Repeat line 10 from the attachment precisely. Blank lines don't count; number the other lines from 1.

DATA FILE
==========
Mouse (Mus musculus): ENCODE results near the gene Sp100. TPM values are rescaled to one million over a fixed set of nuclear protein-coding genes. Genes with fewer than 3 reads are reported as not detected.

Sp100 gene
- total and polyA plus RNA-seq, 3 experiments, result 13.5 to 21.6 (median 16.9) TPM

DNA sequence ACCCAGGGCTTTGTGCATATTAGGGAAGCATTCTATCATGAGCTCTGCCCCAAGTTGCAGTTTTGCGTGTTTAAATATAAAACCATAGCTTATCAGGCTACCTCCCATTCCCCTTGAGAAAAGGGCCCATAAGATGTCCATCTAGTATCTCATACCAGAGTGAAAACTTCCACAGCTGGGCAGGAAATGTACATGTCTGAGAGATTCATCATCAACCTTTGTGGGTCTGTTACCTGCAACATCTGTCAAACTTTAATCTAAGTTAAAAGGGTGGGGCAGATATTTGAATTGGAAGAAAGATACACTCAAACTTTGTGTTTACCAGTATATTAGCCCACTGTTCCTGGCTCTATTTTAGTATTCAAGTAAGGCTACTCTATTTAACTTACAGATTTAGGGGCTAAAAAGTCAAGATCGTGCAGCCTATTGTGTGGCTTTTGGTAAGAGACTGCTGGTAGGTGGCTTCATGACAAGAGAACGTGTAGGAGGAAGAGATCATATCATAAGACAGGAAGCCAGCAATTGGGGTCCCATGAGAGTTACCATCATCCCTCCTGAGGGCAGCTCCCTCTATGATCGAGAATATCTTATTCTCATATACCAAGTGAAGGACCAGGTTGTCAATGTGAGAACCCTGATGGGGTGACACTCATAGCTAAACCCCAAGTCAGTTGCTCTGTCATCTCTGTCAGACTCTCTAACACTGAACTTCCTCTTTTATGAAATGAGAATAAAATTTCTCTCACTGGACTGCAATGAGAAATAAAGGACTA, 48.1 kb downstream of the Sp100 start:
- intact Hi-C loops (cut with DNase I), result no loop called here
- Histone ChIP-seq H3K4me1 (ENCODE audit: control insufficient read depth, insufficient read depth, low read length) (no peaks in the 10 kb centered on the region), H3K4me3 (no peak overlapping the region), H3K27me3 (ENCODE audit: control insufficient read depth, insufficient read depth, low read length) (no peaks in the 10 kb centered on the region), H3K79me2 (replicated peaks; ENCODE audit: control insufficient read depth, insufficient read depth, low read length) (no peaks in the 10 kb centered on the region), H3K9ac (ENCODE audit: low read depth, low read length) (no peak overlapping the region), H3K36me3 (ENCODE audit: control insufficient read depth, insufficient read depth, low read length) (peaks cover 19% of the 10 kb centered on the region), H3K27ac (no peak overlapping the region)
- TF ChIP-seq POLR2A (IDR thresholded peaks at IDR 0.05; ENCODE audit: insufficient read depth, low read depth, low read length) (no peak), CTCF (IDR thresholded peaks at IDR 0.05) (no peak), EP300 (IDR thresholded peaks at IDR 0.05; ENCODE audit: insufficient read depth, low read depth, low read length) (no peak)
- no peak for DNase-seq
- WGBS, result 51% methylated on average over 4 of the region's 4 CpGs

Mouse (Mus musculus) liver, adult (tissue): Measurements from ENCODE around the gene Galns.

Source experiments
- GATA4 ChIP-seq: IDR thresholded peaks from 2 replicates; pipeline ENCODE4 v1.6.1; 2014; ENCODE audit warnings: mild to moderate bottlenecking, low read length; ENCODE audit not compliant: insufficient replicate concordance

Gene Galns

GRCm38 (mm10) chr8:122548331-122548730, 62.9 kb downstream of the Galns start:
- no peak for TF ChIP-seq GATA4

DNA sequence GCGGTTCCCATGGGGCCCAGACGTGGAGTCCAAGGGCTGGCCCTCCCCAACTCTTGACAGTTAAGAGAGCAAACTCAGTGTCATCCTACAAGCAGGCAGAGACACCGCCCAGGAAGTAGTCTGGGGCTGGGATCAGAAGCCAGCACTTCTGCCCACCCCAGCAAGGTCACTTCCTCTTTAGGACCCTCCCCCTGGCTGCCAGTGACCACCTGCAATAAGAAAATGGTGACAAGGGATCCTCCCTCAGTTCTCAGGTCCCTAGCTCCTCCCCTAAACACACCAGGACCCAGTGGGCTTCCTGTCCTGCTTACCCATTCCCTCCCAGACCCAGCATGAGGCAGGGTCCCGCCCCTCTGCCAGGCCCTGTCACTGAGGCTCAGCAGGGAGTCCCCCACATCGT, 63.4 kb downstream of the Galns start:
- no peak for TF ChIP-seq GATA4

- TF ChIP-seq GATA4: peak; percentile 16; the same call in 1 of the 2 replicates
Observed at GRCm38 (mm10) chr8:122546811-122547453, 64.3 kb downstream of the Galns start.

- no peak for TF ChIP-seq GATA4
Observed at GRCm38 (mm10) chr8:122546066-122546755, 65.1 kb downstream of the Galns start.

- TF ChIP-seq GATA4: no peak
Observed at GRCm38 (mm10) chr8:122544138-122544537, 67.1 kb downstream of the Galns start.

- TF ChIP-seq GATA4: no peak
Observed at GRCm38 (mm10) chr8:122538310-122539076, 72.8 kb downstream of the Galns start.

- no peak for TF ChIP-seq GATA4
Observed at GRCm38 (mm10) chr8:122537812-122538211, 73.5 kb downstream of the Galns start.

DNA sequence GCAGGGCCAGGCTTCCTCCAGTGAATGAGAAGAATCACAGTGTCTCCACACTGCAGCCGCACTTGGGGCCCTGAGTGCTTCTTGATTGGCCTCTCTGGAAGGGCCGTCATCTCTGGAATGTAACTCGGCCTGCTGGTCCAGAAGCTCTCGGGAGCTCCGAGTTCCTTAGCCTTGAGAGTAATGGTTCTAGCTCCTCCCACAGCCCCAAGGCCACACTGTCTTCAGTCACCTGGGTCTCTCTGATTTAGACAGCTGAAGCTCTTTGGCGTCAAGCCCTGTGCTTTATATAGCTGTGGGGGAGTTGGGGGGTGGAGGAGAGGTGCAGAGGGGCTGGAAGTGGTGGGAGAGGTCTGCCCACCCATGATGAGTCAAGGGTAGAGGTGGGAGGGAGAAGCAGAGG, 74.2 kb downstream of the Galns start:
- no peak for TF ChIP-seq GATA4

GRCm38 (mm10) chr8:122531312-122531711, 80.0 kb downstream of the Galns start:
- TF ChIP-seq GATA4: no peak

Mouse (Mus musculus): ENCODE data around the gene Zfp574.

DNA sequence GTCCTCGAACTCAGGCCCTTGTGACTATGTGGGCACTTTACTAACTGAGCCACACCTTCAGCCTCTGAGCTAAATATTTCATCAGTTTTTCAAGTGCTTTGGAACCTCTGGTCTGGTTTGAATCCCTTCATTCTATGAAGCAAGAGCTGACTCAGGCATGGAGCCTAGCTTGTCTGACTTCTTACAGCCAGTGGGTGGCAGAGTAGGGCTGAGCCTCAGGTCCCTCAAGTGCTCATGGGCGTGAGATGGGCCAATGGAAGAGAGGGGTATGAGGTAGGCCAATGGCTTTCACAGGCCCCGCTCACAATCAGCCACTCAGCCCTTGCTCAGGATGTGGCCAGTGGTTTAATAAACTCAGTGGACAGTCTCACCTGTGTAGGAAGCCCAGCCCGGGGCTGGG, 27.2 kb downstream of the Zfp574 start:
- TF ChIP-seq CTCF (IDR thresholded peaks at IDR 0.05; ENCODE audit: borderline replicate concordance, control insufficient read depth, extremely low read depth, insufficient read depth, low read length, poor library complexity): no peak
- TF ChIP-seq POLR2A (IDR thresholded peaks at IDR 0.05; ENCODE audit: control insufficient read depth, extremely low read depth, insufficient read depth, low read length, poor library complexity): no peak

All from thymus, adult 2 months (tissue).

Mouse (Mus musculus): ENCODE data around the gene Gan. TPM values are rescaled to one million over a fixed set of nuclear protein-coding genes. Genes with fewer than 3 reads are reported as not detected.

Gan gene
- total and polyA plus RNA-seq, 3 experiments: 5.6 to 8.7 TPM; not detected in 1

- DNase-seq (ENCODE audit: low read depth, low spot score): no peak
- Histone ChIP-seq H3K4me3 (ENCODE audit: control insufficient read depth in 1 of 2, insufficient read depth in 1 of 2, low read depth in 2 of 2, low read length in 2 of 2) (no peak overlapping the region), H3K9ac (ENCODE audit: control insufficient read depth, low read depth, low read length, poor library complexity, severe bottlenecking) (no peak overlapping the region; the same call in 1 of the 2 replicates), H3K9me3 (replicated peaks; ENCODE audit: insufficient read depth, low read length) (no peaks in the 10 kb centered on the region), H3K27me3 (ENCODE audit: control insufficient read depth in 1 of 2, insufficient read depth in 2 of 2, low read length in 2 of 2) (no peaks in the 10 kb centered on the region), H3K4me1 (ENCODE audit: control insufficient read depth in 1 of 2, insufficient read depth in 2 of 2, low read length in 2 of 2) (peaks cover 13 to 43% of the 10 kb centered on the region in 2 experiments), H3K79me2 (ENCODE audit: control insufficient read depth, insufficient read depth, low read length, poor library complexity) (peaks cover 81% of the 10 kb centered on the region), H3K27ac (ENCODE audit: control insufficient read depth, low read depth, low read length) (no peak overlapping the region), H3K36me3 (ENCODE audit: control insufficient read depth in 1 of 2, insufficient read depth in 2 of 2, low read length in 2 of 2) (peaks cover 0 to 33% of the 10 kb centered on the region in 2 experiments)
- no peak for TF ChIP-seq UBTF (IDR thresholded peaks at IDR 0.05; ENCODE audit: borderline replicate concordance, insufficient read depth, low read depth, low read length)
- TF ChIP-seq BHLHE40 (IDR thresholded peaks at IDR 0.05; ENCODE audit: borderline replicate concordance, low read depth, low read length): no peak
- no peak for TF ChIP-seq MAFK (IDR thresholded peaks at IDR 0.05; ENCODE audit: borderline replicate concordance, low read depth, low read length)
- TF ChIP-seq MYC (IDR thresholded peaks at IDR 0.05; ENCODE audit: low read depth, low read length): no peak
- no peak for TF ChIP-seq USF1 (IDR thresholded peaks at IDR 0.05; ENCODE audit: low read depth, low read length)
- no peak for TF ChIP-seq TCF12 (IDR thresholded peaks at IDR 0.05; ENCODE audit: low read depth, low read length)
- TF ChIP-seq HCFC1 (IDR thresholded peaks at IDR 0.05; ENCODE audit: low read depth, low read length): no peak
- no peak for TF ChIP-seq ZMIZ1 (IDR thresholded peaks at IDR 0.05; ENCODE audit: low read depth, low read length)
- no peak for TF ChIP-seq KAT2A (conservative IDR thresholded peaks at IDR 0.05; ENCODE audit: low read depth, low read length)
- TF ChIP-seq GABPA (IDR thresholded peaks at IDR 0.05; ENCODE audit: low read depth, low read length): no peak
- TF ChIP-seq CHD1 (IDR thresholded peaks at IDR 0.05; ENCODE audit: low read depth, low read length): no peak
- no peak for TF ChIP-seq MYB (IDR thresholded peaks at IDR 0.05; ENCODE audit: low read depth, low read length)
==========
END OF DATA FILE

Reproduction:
Mouse (Mus musculus) liver, adult (tissue): Measurements from ENCODE around the gene Galns.